Unlucky Friday 13 is mostly a Western thing on the Gregorian calendar.
Both the day Friday and the number 13 are considered unlucky, but there is no evidence of the two together being unlucky before the 19th century.
17 to 21 Million people declared to be afraid of Friday 13th in the US
According to the Stress Management Centre and Phobia Institute in North Carolina, an estimated 17 to 21 million people in the United States are affected by a fear of this day. Some people are so paralyzed by fear that they avoid their normal routines in doing business, taking flights or even getting out of bed.
Fear of Friday the 13th is called paraskevidekatriaphobia, from the Greek words Paraskeví for Friday and dekatreís for thirteen.
Judas, the apostle believed to have betrayed Jesus, is believed to be the 13th guest at the Last Supper.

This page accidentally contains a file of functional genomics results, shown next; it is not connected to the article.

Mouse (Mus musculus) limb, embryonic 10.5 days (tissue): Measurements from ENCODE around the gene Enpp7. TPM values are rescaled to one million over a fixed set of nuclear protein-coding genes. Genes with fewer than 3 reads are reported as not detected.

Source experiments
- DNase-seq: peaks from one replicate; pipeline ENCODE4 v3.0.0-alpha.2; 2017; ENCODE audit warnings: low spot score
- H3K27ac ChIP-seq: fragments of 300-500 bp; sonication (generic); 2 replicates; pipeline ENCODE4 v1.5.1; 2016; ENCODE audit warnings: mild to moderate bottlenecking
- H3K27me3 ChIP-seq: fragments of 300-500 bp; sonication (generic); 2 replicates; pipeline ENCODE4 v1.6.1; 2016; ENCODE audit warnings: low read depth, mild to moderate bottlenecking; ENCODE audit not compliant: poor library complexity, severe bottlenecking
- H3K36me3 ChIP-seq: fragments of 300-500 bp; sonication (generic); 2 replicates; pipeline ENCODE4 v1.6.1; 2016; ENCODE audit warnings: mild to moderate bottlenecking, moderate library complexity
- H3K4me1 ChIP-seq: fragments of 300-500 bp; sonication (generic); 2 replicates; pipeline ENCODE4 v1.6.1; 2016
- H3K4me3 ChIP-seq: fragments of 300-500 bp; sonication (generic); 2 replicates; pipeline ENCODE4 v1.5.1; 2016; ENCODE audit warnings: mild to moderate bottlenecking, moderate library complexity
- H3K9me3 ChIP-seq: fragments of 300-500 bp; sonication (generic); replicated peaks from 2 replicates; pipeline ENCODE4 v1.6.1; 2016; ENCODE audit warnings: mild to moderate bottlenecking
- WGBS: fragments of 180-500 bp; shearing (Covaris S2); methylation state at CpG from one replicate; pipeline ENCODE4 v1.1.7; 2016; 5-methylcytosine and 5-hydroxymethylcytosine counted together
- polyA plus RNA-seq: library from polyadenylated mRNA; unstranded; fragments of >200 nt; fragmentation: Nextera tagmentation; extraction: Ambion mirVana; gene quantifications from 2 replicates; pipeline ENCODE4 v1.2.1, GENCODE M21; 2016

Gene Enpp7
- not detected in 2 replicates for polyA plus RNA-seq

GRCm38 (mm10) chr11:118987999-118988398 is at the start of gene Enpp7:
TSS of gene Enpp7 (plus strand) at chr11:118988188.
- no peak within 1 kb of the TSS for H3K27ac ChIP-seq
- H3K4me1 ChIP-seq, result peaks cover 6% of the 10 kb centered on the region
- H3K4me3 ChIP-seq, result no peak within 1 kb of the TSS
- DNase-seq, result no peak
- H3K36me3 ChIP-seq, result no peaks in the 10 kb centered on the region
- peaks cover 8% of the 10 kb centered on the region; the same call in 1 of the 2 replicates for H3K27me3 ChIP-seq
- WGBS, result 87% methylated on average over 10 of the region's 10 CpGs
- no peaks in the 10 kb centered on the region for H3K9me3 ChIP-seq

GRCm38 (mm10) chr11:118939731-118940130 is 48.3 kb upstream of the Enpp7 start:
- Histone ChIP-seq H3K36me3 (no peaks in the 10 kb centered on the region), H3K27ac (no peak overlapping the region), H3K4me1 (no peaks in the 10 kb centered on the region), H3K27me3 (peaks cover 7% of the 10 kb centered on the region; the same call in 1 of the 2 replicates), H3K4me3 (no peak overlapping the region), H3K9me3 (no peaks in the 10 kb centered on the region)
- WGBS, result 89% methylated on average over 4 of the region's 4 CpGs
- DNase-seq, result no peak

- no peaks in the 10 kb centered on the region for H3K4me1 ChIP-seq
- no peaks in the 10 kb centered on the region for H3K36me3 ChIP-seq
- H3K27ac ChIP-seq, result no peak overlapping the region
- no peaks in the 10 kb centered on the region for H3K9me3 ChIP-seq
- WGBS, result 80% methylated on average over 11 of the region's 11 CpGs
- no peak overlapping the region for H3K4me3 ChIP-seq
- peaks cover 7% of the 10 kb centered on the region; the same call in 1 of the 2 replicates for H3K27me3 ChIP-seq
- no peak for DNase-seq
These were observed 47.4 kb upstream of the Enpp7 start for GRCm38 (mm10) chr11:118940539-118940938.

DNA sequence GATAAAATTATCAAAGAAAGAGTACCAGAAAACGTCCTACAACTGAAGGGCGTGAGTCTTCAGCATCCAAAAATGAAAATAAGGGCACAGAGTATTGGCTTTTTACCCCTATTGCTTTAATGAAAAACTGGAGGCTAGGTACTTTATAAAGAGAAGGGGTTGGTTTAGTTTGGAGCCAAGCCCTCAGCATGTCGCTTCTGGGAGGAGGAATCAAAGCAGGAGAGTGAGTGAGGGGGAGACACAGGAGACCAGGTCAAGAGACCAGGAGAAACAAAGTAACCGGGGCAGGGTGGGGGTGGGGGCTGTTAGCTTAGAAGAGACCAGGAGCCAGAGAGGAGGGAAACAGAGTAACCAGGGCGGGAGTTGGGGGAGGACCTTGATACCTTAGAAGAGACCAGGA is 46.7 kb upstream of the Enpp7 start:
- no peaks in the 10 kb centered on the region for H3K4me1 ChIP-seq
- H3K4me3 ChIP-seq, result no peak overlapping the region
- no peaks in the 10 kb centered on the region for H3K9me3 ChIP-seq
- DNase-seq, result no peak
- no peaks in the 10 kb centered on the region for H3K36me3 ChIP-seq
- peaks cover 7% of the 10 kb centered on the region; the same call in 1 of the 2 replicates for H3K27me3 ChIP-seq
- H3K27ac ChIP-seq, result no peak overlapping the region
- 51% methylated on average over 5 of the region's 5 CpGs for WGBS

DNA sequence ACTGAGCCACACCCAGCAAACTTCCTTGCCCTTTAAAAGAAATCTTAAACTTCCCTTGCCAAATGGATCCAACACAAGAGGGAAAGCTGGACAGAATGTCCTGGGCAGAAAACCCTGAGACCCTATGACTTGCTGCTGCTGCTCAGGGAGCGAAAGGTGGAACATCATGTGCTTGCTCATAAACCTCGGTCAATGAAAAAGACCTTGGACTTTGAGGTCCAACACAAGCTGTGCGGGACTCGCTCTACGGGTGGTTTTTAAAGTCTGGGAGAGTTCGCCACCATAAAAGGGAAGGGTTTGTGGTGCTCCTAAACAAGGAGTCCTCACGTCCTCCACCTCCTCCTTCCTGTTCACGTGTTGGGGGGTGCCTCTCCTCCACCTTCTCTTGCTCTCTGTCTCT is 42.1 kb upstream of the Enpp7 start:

Thomas Fernsler an associate policy scientist in the Mathematics and Science Education Resource Centre at the University of Delaware says the number 13 suffers because of its position after 12. Twelve is considered a complete number – 12 months in a year, 12 signs of the zodiac, 12 gods of Olympus, 12 labours of Hercules, 12 tribes of Israel, and 12 apostles of Jesus – whereas 13 is not.
A suggested origin of the superstition is that Friday, 13 October 1307, was the date on which Philip IV of France arrested hundreds of Knights Templar.
The fear of the number 13 is so common that many buildings around the world skip the thirteenth floor, with the numbers going straight from twelve to fourteen.
Twice in 2018
Friday the 13th occurs at least once every year but it can occur up to three times in the same year. In 2018 it will occur twice – on April 13 and July 13. There will be two Friday the 13ths every year until 2020, where 2021 and 2022 will have just one occurrence, in August and May respectively.